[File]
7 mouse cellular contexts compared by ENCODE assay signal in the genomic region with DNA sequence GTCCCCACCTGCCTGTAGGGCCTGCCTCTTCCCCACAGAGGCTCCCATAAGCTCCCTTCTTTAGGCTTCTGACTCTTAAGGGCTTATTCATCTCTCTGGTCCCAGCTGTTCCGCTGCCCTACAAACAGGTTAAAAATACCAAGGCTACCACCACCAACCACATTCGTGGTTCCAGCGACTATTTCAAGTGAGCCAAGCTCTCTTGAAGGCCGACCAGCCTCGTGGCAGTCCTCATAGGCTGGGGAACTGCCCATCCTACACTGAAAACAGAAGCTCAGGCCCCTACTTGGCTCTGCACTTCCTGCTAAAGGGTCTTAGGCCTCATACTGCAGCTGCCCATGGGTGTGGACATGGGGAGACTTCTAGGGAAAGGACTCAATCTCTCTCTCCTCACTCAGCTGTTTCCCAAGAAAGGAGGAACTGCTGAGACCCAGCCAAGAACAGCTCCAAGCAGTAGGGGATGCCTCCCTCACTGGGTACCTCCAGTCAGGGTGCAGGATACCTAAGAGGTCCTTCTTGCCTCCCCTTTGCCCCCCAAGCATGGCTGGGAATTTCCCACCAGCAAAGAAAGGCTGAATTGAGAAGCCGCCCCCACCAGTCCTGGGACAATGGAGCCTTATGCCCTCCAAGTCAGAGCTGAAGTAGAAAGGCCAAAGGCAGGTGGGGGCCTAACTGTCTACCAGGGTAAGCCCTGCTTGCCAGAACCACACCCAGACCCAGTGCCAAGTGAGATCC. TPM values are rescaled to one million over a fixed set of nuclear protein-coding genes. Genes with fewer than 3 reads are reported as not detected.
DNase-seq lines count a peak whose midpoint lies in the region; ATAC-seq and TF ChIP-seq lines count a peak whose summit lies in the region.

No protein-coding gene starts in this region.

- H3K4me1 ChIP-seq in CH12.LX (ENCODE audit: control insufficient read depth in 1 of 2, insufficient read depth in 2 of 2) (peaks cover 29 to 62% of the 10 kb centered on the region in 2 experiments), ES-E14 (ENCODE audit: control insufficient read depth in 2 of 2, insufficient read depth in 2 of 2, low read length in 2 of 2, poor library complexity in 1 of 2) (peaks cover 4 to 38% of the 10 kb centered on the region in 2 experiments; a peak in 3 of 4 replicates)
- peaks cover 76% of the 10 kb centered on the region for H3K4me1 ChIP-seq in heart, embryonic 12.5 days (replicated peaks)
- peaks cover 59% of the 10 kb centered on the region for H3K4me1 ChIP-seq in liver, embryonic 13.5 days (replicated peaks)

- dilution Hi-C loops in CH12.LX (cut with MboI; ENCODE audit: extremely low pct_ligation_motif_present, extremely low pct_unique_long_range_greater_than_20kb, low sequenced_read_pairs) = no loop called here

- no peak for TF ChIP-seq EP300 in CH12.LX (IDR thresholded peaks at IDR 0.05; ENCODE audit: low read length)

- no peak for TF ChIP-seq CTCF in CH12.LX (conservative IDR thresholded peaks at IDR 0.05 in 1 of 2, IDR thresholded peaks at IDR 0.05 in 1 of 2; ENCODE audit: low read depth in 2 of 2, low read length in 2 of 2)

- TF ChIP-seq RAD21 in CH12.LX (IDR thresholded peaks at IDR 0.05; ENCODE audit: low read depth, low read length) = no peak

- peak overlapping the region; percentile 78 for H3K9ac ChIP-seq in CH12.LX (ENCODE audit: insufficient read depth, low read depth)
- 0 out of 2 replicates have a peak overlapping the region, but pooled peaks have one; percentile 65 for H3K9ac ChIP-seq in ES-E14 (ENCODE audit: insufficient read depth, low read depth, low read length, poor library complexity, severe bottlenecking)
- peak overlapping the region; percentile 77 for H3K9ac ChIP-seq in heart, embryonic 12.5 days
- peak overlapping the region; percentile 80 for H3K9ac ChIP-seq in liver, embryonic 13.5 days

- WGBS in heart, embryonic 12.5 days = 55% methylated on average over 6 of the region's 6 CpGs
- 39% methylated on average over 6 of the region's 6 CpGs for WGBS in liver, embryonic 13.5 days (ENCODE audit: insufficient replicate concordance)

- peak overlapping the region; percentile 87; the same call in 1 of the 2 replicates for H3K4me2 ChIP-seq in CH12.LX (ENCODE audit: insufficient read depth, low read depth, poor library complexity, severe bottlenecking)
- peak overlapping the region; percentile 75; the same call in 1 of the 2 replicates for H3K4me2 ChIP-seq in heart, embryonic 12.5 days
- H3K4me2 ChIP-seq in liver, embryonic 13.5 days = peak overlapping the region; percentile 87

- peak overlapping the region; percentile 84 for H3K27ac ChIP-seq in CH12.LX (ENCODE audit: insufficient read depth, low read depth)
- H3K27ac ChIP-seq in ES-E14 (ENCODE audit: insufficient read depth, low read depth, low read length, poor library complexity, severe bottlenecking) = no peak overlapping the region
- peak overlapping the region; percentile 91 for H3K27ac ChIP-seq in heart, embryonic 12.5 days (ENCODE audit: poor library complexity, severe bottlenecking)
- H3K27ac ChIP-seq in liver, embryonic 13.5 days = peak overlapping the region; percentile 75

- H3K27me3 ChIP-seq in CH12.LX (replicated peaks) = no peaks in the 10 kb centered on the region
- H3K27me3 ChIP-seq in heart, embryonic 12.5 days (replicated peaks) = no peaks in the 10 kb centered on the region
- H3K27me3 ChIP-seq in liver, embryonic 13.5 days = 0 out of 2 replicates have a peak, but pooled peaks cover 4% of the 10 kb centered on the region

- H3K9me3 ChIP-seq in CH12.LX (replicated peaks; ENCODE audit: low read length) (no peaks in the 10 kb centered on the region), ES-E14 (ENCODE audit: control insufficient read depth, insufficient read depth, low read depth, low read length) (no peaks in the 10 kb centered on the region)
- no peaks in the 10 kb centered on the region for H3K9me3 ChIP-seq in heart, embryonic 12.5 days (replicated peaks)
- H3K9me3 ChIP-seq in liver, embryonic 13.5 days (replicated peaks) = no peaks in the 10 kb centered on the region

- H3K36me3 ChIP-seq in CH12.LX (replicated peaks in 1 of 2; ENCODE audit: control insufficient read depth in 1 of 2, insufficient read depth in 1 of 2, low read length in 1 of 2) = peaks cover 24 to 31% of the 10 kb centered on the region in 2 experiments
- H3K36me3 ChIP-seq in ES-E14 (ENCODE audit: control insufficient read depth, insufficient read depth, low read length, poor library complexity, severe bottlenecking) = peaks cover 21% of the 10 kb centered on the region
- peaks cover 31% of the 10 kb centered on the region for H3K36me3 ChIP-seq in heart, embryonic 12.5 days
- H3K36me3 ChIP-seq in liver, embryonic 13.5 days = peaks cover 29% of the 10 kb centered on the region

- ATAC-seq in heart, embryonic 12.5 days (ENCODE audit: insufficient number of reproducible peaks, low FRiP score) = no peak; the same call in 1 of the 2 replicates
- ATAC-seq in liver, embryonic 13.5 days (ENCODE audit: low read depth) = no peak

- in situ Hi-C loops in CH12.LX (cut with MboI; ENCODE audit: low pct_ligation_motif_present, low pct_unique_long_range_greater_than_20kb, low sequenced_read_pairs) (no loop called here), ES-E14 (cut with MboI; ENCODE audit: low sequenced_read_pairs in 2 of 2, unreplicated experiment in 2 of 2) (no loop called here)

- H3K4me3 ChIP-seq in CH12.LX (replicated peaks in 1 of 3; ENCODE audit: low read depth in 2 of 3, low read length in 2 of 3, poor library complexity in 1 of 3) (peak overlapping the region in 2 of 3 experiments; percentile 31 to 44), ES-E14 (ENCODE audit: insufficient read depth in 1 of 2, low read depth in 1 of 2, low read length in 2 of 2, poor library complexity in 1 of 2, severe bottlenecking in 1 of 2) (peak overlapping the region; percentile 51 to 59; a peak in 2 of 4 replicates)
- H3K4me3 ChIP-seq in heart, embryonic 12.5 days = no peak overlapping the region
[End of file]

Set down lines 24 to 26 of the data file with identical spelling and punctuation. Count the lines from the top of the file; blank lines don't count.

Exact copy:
- H3K27me3 ChIP-seq in CH12.LX (replicated peaks) = no peaks in the 10 kb centered on the region
- H3K27me3 ChIP-seq in heart, embryonic 12.5 days (replicated peaks) = no peaks in the 10 kb centered on the region
- H3K27me3 ChIP-seq in liver, embryonic 13.5 days = 0 out of 2 replicates have a peak, but pooled peaks cover 4% of the 10 kb centered on the region